The final two all-Cuban releases are 1998's Santeria: Songs for the Orishas by Grupo Oba-Ilu and a 1996 title Vida y Muerte del Santero. The Oba-Ilu CD is the more conventional of the two consisting of a straightforward rendering of songs from the Eya Aranla performed by a Havana ensemble led by Mario Jauregui (bata Iya), akpwons Lazaro Hernandez Junco, Pedro Pablo Martinez Campos, and Marta Beatriz Galarraga Eiras. Female akpwons (lead singers) are a fairly rare breed in Lucumí music so Marta Galarraga's strong presence on this CD is perhaps its most notable feature, along with a song for Babalu Aye which is performed a cappella with only hand clapping as accompaniment. Unfortunately the CD liner notes leave out any real discussion of the group and its background. An (English-only) CD booklet by Pedro Sarduy does include the Patakines (orisha stories) for each of the deities saluted - Eleggua, Ogun, Ochosi, Babalu Aye, Obbatala, Shango, Oya, Oshun, and Yemaya.

Vida y Muerte del Santero, on the other hand, is a bit more esoteric. Its brief liner notes indicate that it is part of a project by the Casa del Caribe, based in Santiago de Cuba, to document the various magico-religious systems of Cuba - Santeria, Regla Congo, Vodu and espiritismo. In this instance it focuses on the rituals and music which mark the stages of an Ocha initiate's life in the religion, from birth (initiation, presentation to the sacred drums, etc.) to death (ituto). Uniquely it devotes almost half of its time to songs for the Egun (ancestors) and funerary music, pieces rarely heard in public contexts. As with the Toques y Cantos de Santos CDs there is no mention of who the performers are or what the meaning of the individual tracks might be. Considering the fact that the Casa del Caribe is a research institute and the CD is presumably intended for research purposes it seems a little strange to leave out such critical information. Maybe in the next pressing....

Yoruba Traditions in the United States

Outside of the Caribbean and Latin America Yoruba musics are a fairly recent phenomenon. In the U.S., for example, consecrated bata drums (Ilu Aña) weren't introduced until the late 1950s. In addition, the two men responsible for bringing them, Cuban olubatas Julito Collazo and Francisco Aguabella, only decided to remain here by chance. However, their decision to relocate - Collazo to New York and Aguabella to the West Coast - would be one of the major factors in the migration of Lucumí music to the U.S. For nearly two decades it was their example, coupled with transcriptions from Fernando Ortiz's books and occasional LP recordings, which would dominate American drummers perspectives on the bata. Then, in 1980, with the Mariel boatlift and the subsequent emergence of a new generation of Cuban master drummers, things began to change. Approaches once thought sacrosanct because of their connection to Ortiz or Collazo and Aguabella began to be reinterpreted. The new Cuban arrivals showed alternate performance practices for the bata repertoire and a refreshing willingness to teach non-insiders, something not always found among the first generation of bataleros. The results of this change can now be found in three 1996 releases, each a collaboration between a master Cuban drummer and his mainly American-born disciples.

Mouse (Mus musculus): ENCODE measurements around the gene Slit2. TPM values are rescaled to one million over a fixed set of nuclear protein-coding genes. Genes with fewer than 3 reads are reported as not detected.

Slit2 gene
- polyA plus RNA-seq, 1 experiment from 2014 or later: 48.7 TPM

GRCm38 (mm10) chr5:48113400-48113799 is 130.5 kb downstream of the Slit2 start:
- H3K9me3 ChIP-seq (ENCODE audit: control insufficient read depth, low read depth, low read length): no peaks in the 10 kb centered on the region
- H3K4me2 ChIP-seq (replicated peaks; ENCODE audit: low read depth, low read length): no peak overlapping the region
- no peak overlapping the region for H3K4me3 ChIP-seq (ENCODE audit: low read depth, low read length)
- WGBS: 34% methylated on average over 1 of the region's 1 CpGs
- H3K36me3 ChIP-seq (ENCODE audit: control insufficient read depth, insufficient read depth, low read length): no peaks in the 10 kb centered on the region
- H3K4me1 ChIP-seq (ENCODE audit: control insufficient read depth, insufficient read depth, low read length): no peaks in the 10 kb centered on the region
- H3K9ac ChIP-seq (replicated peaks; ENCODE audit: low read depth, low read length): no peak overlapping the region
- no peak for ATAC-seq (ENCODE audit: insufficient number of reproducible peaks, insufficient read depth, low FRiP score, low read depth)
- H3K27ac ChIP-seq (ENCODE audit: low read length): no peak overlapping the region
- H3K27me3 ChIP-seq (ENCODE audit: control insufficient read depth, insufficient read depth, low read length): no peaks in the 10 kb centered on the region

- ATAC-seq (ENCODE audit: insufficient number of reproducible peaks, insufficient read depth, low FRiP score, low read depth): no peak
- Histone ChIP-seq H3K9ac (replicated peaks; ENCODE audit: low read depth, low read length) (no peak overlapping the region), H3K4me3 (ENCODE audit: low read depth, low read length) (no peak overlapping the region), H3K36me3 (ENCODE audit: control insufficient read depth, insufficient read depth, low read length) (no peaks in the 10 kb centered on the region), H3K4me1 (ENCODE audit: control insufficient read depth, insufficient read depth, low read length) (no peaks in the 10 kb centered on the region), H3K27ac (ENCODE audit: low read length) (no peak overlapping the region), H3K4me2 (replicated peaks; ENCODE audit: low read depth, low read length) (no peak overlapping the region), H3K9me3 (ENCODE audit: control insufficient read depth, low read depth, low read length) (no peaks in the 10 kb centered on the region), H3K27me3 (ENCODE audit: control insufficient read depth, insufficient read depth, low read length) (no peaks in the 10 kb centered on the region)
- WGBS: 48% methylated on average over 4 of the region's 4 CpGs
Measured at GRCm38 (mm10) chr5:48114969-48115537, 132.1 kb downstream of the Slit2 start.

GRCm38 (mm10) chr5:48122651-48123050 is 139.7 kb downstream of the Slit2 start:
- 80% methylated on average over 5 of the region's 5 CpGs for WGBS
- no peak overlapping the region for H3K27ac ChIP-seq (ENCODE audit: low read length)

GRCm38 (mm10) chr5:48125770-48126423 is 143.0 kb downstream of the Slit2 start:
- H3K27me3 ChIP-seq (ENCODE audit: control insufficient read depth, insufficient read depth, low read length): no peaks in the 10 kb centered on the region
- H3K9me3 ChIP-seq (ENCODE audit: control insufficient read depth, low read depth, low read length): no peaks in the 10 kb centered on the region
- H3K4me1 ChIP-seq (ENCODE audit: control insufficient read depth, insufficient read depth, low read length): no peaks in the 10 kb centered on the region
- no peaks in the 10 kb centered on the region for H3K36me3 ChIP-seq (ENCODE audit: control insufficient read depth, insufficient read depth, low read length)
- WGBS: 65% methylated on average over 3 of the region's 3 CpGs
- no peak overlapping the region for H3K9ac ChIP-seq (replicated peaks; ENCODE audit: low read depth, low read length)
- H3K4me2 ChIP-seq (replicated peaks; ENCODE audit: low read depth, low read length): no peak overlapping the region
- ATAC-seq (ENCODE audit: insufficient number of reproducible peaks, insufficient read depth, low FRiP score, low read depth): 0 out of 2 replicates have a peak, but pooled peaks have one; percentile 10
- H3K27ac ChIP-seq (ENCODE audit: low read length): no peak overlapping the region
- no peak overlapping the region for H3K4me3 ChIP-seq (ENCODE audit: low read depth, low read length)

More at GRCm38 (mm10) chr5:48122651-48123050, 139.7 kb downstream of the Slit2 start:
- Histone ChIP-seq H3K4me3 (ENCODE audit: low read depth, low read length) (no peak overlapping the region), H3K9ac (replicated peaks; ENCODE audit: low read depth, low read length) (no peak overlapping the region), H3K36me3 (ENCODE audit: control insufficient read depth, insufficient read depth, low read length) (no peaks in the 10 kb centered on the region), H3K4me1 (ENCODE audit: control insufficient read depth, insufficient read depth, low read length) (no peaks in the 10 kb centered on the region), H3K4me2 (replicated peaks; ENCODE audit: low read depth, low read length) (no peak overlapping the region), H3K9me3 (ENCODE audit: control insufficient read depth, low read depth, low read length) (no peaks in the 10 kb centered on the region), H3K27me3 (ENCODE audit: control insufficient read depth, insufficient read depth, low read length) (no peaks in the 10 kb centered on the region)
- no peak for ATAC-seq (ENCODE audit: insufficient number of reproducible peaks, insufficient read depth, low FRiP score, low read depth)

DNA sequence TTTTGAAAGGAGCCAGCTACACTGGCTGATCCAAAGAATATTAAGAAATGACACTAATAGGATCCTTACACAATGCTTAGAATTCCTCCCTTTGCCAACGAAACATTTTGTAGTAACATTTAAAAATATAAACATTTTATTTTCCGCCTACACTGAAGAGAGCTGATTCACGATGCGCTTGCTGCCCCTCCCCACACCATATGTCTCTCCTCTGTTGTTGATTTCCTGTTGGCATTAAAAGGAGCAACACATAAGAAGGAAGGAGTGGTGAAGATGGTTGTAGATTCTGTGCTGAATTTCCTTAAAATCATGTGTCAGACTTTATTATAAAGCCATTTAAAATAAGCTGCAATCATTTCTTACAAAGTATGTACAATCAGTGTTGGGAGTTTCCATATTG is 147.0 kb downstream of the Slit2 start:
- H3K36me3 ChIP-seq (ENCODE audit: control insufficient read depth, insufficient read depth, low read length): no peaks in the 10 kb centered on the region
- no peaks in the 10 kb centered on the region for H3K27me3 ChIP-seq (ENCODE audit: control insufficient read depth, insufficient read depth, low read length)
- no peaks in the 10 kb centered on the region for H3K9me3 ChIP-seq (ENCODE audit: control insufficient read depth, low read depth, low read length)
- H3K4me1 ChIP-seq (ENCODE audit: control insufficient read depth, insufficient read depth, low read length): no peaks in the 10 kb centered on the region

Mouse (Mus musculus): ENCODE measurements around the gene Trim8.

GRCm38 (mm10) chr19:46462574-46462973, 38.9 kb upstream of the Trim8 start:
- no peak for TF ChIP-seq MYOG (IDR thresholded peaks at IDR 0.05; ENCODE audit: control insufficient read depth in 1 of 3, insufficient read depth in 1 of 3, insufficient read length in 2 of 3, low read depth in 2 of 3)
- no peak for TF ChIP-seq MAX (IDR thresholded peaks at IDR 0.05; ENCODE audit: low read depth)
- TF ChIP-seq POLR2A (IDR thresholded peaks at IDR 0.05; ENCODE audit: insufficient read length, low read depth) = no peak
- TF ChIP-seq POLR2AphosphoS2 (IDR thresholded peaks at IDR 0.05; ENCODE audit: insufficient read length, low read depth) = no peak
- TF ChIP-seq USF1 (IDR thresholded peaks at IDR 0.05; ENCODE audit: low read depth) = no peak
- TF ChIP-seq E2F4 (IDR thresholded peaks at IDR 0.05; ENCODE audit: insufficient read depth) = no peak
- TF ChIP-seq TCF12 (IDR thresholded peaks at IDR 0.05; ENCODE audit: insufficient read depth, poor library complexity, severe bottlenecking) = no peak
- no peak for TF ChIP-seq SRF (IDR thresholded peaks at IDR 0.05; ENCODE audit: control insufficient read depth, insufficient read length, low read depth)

Spirit Rhythms: Sacred Drumming & Chants from Cuba by Orlando "Puntilla" Rios is the earliest example of this new wave. Although released in 1996, the music here is from a good, but not great, 1987 concert featuring Puntilla and his ensemble Nueva Generación. Two lovely, mostly a cappella, songs, "Aichara Icha" and "Maiseboa," start things off, followed by a series of chants from the Eya Aranla performed with either bata or drum and güiro accompaniment. Aside from a few ragged ankori (chorus) sections it is a solid effort with a nice, intimate feel. In the decade since its recording Puntilla has emerged as New York's leading batalero. On Emilio Barreto's self-produced release Santisimo we get to see how far Puntilla, and his influence, have come. While the personnel is similar to the one found on Spirit Rhythms the chorus here sounds infinitely richer, fuller and more precise. The batas of Puntilla (Iya), Pedro Valdez (Itotele), and Victor Sterling (Okonkolo) are also clearer and more up front in the mix. Add to this the stellar singing of the akpwon triumvirate, Emilio Barreto, Amelia Pedroso and Puntilla, and you have a potential successor to Toques y Cantos de Santo as a santero recording classic. Unfortunately the strength of the CD is undermined by misleading and less than stellar packaging. A track by track description of the song sequences, promised on the CD's back cover, turns out to be only available by mail for an extra $5. For some reason basic track listings have also been left off the booklet. When compared to some of the excellent CD booklets mentioned above these shortcomings are only magnified. Perhaps another label will pick this title up and redo the packaging.